By Enid Dame

kicked myself out of paradise
left a hole in the morning
no note no goobye

the man I lived with
was patient and hairy

he cared for the animals
worked late at night
planting vegetables
under the moon

sometimes hed hold me
our long hair tangled
he kept me from rolling
off the planet

it was
always safe there
but safety

wasn't enough. I kept nagging
pointing out flaws
in his logic

he carried a god
around in his pocket
consulted it like

a watch or an almanac

it always proved
I was wrong

two against one
isn't fair! I cried
and stormed out of Eden
into history:

the Middle Ages
were sort of fun
they called me a witch

I kept dropping
in and out
of peoples sexual fantasies


I work in New Jersey
take art lessons
live with a cabdriver

he says, baby
what I like about you
is your sense of humor

I cry in the bathroom
remembering Eden
and the man and the god
I couldn't live with


By Enid Dame

"No other she-demon has ever achieved as fantastic a career as Lilith."

Raphel Patai

In the last years of the century,
Lilith became Director of Freshman Composition
at an engineering college.
This career advance surprised her.
Her talents didn't fit the job description.
She never dreamed they'd take her.

This story is the same in many cultures:
in Gilgamesh Sumer in Kabbalistic Poland.
The girl always starts out at the bottom
a lowly female demon always on the night shift
always ends up somehow at the top
of something, for an eyeblink
before they find her out.

It was more exciting in the old days
when she got to sleep with God.

Now she learns computer terminology
chooses textbooks hires tutors
makes coffee for the whole department.

Her computer keeps feeding her messages.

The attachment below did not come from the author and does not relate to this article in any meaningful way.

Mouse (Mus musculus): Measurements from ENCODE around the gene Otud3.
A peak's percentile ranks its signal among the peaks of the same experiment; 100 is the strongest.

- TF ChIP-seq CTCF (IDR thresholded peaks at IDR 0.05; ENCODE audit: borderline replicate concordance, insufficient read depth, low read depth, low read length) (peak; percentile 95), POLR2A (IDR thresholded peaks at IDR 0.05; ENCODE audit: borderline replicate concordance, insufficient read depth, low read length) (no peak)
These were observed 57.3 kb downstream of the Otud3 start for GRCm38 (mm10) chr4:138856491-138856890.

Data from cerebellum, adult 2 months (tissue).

An image trembles on the screen then disappears.
Where did it go? Nobody here can tell her.
It's a miracle! The techies treat it casually
as shed once treated Adam
or her own history.

She makes her inner office
into a sort of garden
not unlike the one shed left:
ferns swirl steamily in radiator heat,
primroses change color,
Wandering Jew shoots off toward the ceiling,
Swedish ivy hunkers down among his roots.

She brings in yardsale lamps with maps around their bases.
Lights are soft brown moons here cats eyes stare from wallboard.
Her owls drop feathers on industrial gray carpet.
She could take off her clothes here.
But she never does.

Once she spilled coffee
down computers innards.
It typed a message for her
backward, on the monitor:

Her students
are mostly earnest boys from other countries.
They want to make it in America.
They know computer language.
But private stories scare them.
Especially their own.

They come to office hours
to protest their grades.
She fidgets with her hair
(cut short now, but still red),
tries to seduce them
into writing poetry.


By Enid Dame

The poets widow
plump blonde middle-aged self-possessed
showed up at your dream wedding,
loaned you her body--a rite you couldn't refuse--
but wouldn't buy you a drink.

You made love in a fade-out.
You didn't want to hurt me.

The dream bar wasn't familiar.
Everyone wore elegant clothes.
You ordered Chardonnay
even though it made you cough.
Your old friend the youngest Beat Poet
was wearing a wooden throat,
a wooden protruding handle.
You asked, How does that feel?
He sighed, I got my life, I still got my life.

When you woke up, you were cold.
You needed a blanket, a throat lozenge.
I curled around you a thick quilt.
All that morning still unmarried we kept falling
in and out of sleep.

Back to Contents